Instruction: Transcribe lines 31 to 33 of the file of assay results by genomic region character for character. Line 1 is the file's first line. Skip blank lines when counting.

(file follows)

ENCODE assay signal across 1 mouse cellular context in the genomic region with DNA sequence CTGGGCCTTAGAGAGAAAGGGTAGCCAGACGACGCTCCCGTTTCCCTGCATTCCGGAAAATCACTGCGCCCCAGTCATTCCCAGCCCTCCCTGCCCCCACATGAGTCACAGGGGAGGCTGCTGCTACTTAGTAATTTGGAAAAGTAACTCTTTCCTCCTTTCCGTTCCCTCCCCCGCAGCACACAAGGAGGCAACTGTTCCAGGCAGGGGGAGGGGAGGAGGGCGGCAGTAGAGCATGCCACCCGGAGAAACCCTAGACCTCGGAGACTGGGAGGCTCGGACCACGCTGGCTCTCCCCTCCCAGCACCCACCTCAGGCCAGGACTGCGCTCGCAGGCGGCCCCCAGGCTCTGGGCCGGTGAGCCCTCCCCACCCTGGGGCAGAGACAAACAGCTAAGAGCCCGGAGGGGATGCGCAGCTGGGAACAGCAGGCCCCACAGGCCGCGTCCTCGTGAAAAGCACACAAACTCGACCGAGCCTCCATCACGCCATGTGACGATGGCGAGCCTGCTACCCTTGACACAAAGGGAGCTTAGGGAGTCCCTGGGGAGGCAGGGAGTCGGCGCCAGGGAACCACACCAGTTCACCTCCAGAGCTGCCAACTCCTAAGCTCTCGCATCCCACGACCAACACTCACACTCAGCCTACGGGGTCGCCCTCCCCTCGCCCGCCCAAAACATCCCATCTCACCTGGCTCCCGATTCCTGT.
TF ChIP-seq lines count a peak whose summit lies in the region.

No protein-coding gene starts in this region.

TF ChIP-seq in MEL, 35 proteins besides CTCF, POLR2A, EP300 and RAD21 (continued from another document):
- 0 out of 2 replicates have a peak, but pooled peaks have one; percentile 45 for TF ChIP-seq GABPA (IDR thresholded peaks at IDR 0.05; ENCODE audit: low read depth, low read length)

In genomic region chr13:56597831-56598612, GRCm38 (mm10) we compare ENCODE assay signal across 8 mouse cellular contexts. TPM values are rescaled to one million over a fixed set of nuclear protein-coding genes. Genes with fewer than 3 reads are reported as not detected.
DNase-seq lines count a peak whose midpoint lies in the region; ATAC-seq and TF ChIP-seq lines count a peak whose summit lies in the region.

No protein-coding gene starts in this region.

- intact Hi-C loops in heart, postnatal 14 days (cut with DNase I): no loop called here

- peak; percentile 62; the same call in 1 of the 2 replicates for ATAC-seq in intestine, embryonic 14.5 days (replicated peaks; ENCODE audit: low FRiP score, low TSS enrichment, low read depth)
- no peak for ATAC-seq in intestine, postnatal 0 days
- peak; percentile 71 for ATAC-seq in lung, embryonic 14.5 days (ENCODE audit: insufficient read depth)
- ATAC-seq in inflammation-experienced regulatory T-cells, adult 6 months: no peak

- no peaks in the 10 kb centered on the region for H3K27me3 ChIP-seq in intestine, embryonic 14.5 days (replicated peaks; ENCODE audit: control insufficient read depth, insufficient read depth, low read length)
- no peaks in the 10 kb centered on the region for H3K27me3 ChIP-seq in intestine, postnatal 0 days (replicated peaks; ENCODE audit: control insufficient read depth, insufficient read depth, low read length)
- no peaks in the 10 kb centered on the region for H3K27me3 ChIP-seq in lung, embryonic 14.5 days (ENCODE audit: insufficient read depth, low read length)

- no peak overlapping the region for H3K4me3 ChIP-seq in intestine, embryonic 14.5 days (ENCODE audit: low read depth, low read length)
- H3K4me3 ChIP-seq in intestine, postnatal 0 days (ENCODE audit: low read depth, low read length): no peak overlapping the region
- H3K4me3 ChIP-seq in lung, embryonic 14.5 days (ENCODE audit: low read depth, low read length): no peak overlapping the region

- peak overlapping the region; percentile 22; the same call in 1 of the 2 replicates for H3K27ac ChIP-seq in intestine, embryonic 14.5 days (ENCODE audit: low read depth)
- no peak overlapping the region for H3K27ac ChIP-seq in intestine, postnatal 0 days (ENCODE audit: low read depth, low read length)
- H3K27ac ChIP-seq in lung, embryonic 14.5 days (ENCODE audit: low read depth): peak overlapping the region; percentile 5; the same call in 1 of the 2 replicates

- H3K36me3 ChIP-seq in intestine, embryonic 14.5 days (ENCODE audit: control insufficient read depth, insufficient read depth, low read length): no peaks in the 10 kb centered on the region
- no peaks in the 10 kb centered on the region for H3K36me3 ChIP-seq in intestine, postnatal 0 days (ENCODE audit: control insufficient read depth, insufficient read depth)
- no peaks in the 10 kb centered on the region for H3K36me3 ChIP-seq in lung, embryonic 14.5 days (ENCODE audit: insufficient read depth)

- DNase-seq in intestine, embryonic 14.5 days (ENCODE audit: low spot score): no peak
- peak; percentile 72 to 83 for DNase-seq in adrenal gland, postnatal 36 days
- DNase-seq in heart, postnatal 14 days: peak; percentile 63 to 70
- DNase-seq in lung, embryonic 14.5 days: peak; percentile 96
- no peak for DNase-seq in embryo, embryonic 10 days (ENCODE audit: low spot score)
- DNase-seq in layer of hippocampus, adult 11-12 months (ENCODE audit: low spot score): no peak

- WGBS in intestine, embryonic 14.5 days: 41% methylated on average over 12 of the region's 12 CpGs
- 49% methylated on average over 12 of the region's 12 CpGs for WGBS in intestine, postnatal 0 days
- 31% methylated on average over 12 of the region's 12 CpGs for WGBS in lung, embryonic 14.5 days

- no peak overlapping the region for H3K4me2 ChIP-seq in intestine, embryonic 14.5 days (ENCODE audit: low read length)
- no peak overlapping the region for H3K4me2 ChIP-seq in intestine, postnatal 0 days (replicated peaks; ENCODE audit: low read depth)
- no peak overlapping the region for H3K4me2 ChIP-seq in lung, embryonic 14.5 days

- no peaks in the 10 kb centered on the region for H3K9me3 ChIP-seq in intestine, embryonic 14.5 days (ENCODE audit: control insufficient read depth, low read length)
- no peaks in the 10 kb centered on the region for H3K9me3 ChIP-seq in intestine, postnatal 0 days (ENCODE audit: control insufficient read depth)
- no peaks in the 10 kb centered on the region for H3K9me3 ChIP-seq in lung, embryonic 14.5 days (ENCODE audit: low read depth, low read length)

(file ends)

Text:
- DNase-seq in layer of hippocampus, adult 11-12 months (ENCODE audit: low spot score): no peak

- WGBS in intestine, embryonic 14.5 days: 41% methylated on average over 12 of the region's 12 CpGs
- 49% methylated on average over 12 of the region's 12 CpGs for WGBS in intestine, postnatal 0 days